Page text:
The US-based Jewish NGO counted 4.2 million tweets with anti-Semitic content, although the social media platform had previously announced its dedication to eliminating racist remarks from the website.
When analyzing the scope of the textual material, researchers claim they had observed a clear-cut rise in the number of anti-Semitic tweets in August 2017, when violent rightist activists took to the streets in Charlottesville in the US state of Virginia. Another peak fell on December last year, when US President Donald Trump announced his intention to transfer the US Embassy in Israel to Jerusalem.
As for the factual information that the tweets under analysis contained, the report identified a number of recurring topics.
Among them are notably "claims that Jews are greedy or that they control banks, media, governments and academia," as well as much-debated Holocaust denial and conspiracy theories centered around Jewish control of all spheres of human life – from the financial system to the weather.
A separate category contains tweets promoting the theological aspect of anti-Semitism, with a number of netizens accusing Jews of being responsible for the crucifixion of Jesus.
The report notably draws a line between robust criticism of Israel and its policies, and anti-Semitic sentiments, saying the selection they previously arrived at was double-checked to cross out tweets that had a humorous or satirical hue, in order to achieve unbiased conclusions. The report’s margin of error is estimated at 3 percent.
Our anti-Semite of the week could teach @BrightonBDS @ManchesterPSC and even Jackie Walker and Baroness Tonge a trick or two. Well done @JohnPatterson777 Kike alerts, blood libels and Jewish control. https://t.co/11euUf1Hhb— ZCC Manchester (@TheZCC) 16 апреля 2018 г.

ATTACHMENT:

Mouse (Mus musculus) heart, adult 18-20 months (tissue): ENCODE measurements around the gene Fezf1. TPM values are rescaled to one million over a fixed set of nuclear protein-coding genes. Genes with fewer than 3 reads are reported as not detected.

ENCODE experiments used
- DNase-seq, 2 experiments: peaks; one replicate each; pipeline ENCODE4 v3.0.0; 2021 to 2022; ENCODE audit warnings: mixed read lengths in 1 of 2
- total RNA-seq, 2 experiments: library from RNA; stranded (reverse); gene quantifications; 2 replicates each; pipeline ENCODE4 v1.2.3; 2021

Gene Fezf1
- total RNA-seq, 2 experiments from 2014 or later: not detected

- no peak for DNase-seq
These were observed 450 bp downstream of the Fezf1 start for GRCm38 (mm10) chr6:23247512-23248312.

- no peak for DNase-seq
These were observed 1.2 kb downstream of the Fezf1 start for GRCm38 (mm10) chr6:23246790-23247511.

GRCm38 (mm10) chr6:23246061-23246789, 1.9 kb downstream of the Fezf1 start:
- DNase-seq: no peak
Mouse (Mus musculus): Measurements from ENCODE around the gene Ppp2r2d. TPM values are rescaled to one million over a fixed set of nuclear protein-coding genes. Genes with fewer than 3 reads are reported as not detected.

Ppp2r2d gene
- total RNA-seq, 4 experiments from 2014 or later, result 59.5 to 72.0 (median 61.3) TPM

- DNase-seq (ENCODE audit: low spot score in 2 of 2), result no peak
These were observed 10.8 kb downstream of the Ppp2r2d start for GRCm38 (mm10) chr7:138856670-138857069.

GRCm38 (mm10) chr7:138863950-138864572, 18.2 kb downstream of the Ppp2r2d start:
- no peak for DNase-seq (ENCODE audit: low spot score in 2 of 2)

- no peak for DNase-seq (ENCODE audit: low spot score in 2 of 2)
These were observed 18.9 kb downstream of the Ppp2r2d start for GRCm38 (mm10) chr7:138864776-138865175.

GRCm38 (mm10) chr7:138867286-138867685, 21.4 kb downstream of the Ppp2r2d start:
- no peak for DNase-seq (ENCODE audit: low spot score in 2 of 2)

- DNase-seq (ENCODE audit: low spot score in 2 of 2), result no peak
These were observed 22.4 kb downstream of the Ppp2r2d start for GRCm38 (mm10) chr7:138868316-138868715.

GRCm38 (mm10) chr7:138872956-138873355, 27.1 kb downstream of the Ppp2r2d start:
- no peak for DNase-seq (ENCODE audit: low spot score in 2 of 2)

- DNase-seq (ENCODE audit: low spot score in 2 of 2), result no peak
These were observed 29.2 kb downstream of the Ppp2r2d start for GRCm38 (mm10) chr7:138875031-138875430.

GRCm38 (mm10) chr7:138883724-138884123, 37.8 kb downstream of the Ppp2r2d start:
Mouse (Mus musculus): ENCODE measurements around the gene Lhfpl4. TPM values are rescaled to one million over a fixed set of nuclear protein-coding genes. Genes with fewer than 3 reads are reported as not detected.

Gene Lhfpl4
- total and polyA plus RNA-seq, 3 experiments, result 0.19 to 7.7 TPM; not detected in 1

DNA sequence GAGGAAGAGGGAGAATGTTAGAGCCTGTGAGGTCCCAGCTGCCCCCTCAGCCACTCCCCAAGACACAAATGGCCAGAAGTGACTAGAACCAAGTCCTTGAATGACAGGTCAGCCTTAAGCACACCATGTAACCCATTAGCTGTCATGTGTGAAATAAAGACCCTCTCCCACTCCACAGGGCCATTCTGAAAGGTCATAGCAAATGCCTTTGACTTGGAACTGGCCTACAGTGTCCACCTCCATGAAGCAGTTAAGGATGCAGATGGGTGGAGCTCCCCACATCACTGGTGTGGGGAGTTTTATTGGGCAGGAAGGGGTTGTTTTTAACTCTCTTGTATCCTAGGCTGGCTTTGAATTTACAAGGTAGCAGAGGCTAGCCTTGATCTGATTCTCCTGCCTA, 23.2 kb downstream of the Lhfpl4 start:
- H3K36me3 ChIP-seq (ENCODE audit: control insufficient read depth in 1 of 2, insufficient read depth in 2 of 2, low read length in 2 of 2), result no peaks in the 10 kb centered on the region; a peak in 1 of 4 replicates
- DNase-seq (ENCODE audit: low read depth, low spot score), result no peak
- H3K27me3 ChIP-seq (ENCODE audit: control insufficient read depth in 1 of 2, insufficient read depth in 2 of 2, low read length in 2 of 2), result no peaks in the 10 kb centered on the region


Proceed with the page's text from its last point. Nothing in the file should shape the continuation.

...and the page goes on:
To make content flagging more transparent, the report advises the social media giant to use artificial intelligence in order to make it easier for groups and individuals outside of the social media platform to report online hatred and introduce new measures to diminish its presence on Twitter.
The NGO said it has been inspired by some moves Twitter has already embarked on, namely removing verification signs, the blue badges, for "some white supremacists." However, the latter hasn’t been sufficient to curb the dangerous spread of hateful speech online, the report found.
"This new data shows that even with the steps Twitter has taken to remove hate speech and to deal with those accounts disseminating it, users are still spreading a shocking amount of anti-Semitism and using Twitter as a megaphone to harass and intimidate Jews," Jonathan Greenblatt, the ADL’s CEO, remarked.
The study is the second detailed report by the ADL: In 2016, it examined anti-Semitic sentiment on the platform during the US election campaign and found that there were a little over 2.5 million anti-Semitic tweets between August 2015 and July 2016, with roughly 800 journalists being targeted by anti-Semitic posts.